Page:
“Sometimes I dress as a Bible character, like Pilot, Barrabas the criminal, or King Herod, and tell the story from their perspective of the Crucifixion,” Cook said.
This year Parkade Baptist will do a dramatic reading instead, but Cook has plans for next year.
“I’m going to be Nicodemus,” Cook said. “He was a seeker, and came to Jesus out of curiosity.”
Although the commercial side of the Easter holiday, with its chocolate rabbits, colored eggs and candy-filled baskets, may be familiar to many, others enter the season with a curiosity about religion.
Thomas Ragsdell, pastor of New Life Community Church, remembers the Easter holiday as a child that tied the two aspects together.
“For me, church on Easter was about Mom making sure we had nice clothes on and the Easter egg hunt,” Ragsdell said. “But as I grew up, I had to sort out truth for myself.”
Ragsdell found new meaning in Easter as a teenager when he accepted the story of Jesus Christ’s death and Resurrection as truth. Now he poses questions about religion to others.
“It’s very easy for people to believe that Christianity is a nice story,” Ragsdell said. “But the question is, do you believe it is true with a capital ‘t.’”
It’s the truth of the Christian story that pastors want to tell during their sermons; it’s the message they hope some will receive.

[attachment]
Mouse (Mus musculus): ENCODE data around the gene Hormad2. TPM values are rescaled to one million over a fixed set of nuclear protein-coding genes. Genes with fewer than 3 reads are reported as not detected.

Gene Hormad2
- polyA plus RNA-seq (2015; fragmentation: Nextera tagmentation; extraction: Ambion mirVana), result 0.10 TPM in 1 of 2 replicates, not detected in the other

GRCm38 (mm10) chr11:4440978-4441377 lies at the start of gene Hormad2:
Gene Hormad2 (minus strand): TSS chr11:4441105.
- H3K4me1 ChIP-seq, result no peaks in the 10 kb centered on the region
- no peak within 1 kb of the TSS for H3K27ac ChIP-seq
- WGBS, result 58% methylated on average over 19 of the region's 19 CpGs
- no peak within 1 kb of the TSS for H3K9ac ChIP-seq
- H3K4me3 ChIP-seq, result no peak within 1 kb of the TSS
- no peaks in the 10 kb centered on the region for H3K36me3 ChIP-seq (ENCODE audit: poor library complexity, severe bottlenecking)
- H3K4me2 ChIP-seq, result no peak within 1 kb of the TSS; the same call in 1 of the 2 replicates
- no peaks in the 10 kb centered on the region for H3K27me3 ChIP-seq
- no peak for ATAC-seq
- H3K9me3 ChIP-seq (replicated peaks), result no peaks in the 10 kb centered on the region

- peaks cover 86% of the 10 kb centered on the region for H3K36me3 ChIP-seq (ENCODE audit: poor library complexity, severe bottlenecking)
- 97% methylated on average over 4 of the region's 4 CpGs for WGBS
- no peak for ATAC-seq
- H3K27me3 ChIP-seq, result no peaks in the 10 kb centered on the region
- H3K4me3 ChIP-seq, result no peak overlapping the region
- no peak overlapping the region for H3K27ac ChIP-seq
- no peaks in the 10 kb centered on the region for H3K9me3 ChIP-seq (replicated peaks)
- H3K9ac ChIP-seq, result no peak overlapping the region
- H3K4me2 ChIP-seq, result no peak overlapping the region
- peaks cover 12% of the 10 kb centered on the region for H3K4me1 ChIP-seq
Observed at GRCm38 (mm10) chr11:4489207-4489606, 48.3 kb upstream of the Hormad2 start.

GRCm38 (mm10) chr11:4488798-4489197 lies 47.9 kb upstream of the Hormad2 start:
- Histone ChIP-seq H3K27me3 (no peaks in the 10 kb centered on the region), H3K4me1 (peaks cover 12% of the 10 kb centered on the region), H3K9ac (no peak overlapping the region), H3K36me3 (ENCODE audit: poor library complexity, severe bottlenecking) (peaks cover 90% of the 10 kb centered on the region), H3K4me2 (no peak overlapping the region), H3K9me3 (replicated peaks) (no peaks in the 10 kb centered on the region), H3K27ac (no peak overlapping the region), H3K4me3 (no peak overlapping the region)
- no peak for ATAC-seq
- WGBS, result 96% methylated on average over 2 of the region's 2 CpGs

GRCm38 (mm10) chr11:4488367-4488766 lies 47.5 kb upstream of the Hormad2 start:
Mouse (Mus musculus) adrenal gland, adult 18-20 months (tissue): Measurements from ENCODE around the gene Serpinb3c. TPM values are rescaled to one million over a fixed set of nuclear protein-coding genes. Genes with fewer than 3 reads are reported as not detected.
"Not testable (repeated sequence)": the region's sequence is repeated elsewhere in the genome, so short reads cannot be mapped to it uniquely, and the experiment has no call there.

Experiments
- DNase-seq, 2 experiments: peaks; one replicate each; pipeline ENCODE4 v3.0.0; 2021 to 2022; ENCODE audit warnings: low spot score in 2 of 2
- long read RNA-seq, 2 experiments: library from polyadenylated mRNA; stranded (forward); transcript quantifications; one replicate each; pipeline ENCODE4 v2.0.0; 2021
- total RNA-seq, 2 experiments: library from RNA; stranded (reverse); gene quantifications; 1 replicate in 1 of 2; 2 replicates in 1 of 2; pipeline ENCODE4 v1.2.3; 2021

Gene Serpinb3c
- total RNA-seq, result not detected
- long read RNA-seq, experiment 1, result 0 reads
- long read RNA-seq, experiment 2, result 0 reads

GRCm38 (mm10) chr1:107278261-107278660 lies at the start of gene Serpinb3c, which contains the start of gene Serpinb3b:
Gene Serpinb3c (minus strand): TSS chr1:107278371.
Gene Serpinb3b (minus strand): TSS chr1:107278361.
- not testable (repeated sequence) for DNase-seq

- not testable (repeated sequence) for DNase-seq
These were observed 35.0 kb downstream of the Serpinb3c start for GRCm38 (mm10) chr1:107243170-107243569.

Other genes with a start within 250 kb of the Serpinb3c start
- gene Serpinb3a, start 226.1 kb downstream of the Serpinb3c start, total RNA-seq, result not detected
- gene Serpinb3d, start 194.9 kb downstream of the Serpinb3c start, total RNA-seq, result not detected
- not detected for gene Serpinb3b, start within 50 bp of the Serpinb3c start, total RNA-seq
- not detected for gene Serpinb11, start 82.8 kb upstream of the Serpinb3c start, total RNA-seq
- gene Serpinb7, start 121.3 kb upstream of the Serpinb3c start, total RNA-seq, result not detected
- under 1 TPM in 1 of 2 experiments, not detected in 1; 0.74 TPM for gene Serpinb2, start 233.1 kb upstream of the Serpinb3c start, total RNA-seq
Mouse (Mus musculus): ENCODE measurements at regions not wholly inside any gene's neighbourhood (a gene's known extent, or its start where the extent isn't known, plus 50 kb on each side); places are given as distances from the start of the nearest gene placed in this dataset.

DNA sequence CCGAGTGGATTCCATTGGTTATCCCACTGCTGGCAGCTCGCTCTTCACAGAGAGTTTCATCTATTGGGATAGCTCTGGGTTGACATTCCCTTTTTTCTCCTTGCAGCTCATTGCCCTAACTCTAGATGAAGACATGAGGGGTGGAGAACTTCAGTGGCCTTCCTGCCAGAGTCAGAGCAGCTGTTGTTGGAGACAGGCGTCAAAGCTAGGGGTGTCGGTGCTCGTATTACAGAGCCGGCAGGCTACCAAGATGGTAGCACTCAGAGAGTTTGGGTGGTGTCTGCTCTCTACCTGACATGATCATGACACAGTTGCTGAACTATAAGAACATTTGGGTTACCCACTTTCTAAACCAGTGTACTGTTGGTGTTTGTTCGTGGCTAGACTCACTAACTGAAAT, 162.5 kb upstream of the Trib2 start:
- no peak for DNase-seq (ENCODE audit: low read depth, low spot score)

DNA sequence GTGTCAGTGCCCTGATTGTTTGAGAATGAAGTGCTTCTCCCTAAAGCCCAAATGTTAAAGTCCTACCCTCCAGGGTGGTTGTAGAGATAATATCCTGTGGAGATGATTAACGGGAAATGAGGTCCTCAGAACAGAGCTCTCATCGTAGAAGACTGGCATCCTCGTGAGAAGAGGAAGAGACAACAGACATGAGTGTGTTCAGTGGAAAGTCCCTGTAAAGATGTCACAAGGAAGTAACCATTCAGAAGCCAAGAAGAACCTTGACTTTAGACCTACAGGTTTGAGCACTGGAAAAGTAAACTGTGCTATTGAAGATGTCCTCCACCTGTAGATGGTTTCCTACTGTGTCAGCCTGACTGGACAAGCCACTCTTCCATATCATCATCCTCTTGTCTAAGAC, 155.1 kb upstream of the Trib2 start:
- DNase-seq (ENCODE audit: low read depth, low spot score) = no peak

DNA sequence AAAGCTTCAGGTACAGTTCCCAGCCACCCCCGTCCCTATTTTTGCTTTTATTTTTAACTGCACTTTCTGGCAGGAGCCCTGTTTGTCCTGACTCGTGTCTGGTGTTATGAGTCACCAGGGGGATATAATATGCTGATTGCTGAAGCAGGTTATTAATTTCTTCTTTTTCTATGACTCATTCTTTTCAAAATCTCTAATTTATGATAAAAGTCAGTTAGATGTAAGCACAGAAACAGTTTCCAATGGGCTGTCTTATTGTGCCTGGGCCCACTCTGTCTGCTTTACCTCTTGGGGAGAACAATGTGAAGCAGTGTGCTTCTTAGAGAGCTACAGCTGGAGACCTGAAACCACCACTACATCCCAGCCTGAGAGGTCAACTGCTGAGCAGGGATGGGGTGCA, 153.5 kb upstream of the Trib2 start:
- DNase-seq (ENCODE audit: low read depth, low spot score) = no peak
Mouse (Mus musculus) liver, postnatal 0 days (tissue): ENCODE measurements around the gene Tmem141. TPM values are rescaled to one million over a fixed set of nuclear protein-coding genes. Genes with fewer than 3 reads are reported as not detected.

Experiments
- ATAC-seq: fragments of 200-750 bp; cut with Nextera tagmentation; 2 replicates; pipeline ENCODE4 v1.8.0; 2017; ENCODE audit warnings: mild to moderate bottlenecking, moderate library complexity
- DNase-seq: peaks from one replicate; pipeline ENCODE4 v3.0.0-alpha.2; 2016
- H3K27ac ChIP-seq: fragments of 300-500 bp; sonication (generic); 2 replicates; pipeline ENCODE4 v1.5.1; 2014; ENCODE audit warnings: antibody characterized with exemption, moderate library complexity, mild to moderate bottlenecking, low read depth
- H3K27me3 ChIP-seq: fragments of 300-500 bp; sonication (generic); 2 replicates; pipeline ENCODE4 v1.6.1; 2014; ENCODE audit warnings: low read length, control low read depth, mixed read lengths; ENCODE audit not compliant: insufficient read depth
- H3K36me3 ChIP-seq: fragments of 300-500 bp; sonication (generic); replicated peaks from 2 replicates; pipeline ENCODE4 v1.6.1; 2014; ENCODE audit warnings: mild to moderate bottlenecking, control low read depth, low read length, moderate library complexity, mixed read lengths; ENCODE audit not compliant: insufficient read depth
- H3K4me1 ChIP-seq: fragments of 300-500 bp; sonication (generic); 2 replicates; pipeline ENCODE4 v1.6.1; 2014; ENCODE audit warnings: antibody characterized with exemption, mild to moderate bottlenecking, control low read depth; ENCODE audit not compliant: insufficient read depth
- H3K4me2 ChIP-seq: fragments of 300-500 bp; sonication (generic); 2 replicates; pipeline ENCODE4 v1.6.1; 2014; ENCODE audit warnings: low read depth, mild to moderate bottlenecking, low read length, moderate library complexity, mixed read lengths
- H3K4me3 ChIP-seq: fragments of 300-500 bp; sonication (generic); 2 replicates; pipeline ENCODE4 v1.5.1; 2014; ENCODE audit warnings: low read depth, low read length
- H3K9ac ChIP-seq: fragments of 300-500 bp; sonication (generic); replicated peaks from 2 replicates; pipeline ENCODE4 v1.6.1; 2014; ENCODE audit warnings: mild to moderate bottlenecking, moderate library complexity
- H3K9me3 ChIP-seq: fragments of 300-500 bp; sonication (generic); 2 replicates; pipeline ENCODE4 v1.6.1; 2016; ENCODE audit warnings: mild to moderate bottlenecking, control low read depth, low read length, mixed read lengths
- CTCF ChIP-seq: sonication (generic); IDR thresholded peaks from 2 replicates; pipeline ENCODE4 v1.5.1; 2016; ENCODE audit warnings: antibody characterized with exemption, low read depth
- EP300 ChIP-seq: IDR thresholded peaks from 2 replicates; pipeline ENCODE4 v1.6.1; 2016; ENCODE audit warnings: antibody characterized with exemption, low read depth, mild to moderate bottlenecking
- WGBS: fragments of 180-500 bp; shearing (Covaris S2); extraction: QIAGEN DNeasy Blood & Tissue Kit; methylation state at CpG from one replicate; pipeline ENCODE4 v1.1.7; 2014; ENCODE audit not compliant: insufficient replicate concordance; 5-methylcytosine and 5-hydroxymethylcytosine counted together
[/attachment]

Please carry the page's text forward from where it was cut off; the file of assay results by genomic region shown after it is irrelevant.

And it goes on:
“Every sentence of the Scripture points to this moment: the Resurrection of Christ,” said Dick Ramsey, pastor of First Presbyterian Church.
But Easter’s message comes as part of Holy Week, which began with Palm Sunday and includes Maundy Thursday and Good Friday.
The Rev. Bonnie Cassida of Bethel Baptist Church doesn’t want her congregation to forget the other events of Holy Week, as these give Easter its significance.
“I don’t want them to jump from Palm Sunday, a day of celebration, to Easter, another day of celebration, without embracing the grief of the cross in between. This will bring a richer meaning to Easter.”
While preachers can offer insight into the meanings of Easter, they also know people still approach the day from various perspectives.
Ramsey knows that people seated in the pews at First Presbyterian approach Sunday’s service differently.
“So many people bring so many different things with them to the service,” Ramsey said. “Some come with great joy and hope in their hearts; others have the same things going on in their lives as they did the day before, and as they will the Monday after, and may not find much joy in the service.”
He knows that some people who attend worship on Easter will leave with lingering questions.
“It’s not wrong to have questions,” Ramsey said. “The gospel message is that our doubts and our questions should lead us to an examination of what we believe, and why we don’t believe what we don’t believe. Let your doubt lead you to exploration of the faith rather than rejecting it completely.”
Whether their sermons are well-received or rejected by audiences large or small, Columbia’s pastors will continue to preach with the hope that one or two Easter regulars will return before Christmas.
“They know we are here,” Cassida said, “and they will come when they are ready.”